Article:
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dc.contributor.authorSharman, Jasonen_US
dc.date.accessioned2017-04-24T12:53:17Z
dc.date.available2017-04-24T12:53:17Z
dc.date.issued2010en_US
dc.date.modified2011-08-11T06:05:03Z
dc.identifier.issn09692290en_US
dc.identifier.doi10.1080/09692290802686940en_AU
dc.identifier.urihttp://hdl.handle.net/10072/35152
dc.description.abstractOffshore finance provides an incubator and testing ground for propositions concerning fundamental debates in international political economy. The common feature among offshore financial products is calculated ambiguity: the ability to give diametrically opposed but legally valid answers to the same question from different quarters. Thus offshore allows individuals and firms to enjoy simultaneous ownership and non-ownership, to be high profit and loss-making, heavily indebted but also debt-free, and for investment to be foreign and domestic. The advantages conferred to individuals and firms, however, tend to undermine the stability of the financial system. Using indirect governance techniques, transnational networks of regulators have sought to coercively simplify offshore finance, with mixed results. Focusing on ambiguity as central to offshore finance complements earlier theoretical treatments of this realm from law, anthropology and international relations. Empirically, the recently enhanced surveillance of offshore centers has produced new data facilitating future quantitative studies,which complement more anthropological approaches to this subject.en_US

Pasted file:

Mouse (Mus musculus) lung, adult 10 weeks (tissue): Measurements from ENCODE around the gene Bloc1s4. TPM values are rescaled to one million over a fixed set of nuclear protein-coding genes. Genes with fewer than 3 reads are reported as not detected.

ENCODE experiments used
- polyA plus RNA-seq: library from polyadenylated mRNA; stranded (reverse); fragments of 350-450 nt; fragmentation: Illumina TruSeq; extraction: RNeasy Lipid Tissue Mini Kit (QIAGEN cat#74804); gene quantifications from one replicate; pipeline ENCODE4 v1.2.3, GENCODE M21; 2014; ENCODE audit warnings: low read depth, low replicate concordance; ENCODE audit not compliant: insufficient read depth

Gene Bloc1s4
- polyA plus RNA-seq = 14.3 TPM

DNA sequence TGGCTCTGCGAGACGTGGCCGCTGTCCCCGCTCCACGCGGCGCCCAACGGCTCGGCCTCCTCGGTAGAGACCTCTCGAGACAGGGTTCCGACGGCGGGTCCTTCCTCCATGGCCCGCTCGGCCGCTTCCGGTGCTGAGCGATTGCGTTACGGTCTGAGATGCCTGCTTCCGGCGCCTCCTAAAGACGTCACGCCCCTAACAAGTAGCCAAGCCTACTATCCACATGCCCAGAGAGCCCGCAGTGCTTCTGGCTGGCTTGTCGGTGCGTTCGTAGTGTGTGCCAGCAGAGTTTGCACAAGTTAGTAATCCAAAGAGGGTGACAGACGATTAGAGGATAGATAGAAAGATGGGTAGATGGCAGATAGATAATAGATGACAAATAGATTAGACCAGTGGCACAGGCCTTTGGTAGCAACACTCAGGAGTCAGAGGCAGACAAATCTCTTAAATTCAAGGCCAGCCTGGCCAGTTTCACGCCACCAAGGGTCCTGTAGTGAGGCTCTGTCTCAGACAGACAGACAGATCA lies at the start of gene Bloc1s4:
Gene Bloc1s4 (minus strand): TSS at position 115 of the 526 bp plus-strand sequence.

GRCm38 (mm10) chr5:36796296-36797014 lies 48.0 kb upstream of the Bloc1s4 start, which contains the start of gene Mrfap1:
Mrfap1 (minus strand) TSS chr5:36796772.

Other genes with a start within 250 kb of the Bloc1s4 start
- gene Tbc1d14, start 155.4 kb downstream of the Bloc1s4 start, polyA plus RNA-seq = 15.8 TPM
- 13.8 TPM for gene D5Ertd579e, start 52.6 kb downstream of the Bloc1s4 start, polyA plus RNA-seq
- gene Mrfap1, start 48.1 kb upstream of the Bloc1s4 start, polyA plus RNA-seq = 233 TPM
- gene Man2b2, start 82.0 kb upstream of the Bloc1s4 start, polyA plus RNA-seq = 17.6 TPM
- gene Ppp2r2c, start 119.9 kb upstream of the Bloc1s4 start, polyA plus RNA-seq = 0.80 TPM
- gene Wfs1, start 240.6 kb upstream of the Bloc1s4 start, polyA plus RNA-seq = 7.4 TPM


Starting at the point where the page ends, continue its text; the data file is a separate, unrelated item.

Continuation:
dc.description.peerreviewedYesen_US
dc.description.publicationstatusYesen_AU
dc.format.extent93643 bytes
dc.format.mimetypeapplication/pdf
dc.languageEnglishen_US
dc.language.isoen_AU
dc.publisherRoutledgeen_US
dc.publisher.placeUnited Kingdomen_US
dc.relation.ispartofstudentpublicationNen_AU
dc.relation.ispartofpagefrom1en_US
dc.relation.ispartofpageto19en_US
dc.relation.ispartofissue1en_US
dc.relation.ispartofjournalReview of International Poliitical Economyen_US
dc.relation.ispartofvolume17en_US
dc.rights.retentionYen_AU
dc.subject.fieldofresearchInternational Relationsen_US
dc.subject.fieldofresearchcode160607en_US
dc.titleOffshore and the new international political economyen_US
dc.typeJournal articleen_US
dc.type.descriptionC1 - Peer Reviewed (HERDC)en_US
dc.type.codeC - Journal Articlesen_US
gro.facultyGriffith Business School, School of Government and International Relationsen_US
gro.rights.copyrightCopyright 2010 Taylor & Francis. Published by Routledge. This is an electronic version of an article published in the Journal of Contemporary Asia, Volume 17, Issue 1 February 2010 , pages 1 - 19. The Journal of Contemporary Asia is available online at: http://www.informaworld.com with the open URL of your article.en_AU
gro.date.issued2010
gro.hasfulltextFull Text


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